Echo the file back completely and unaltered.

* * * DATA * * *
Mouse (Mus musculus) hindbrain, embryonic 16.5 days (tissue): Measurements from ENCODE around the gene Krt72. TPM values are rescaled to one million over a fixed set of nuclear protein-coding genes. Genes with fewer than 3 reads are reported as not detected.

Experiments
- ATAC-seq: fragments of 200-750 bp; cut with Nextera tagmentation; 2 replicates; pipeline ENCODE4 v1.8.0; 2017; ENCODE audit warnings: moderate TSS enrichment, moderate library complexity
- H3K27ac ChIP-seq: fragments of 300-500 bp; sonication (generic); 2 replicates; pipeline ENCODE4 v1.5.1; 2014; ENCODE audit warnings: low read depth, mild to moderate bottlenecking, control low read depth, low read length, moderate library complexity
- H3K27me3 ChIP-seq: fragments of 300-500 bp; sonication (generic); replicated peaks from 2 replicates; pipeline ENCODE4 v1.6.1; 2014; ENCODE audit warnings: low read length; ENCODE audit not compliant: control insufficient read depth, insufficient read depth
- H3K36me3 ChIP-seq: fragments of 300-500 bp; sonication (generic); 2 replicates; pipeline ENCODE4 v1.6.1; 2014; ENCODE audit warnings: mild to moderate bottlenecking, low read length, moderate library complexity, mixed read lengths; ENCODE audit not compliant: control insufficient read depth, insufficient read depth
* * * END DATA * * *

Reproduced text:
Mouse (Mus musculus) hindbrain, embryonic 16.5 days (tissue): Measurements from ENCODE around the gene Krt72. TPM values are rescaled to one million over a fixed set of nuclear protein-coding genes. Genes with fewer than 3 reads are reported as not detected.

Experiments
- ATAC-seq: fragments of 200-750 bp; cut with Nextera tagmentation; 2 replicates; pipeline ENCODE4 v1.8.0; 2017; ENCODE audit warnings: moderate TSS enrichment, moderate library complexity
- H3K27ac ChIP-seq: fragments of 300-500 bp; sonication (generic); 2 replicates; pipeline ENCODE4 v1.5.1; 2014; ENCODE audit warnings: low read depth, mild to moderate bottlenecking, control low read depth, low read length, moderate library complexity
- H3K27me3 ChIP-seq: fragments of 300-500 bp; sonication (generic); replicated peaks from 2 replicates; pipeline ENCODE4 v1.6.1; 2014; ENCODE audit warnings: low read length; ENCODE audit not compliant: control insufficient read depth, insufficient read depth
- H3K36me3 ChIP-seq: fragments of 300-500 bp; sonication (generic); 2 replicates; pipeline ENCODE4 v1.6.1; 2014; ENCODE audit warnings: mild to moderate bottlenecking, low read length, moderate library complexity, mixed read lengths; ENCODE audit not compliant: control insufficient read depth, insufficient read depth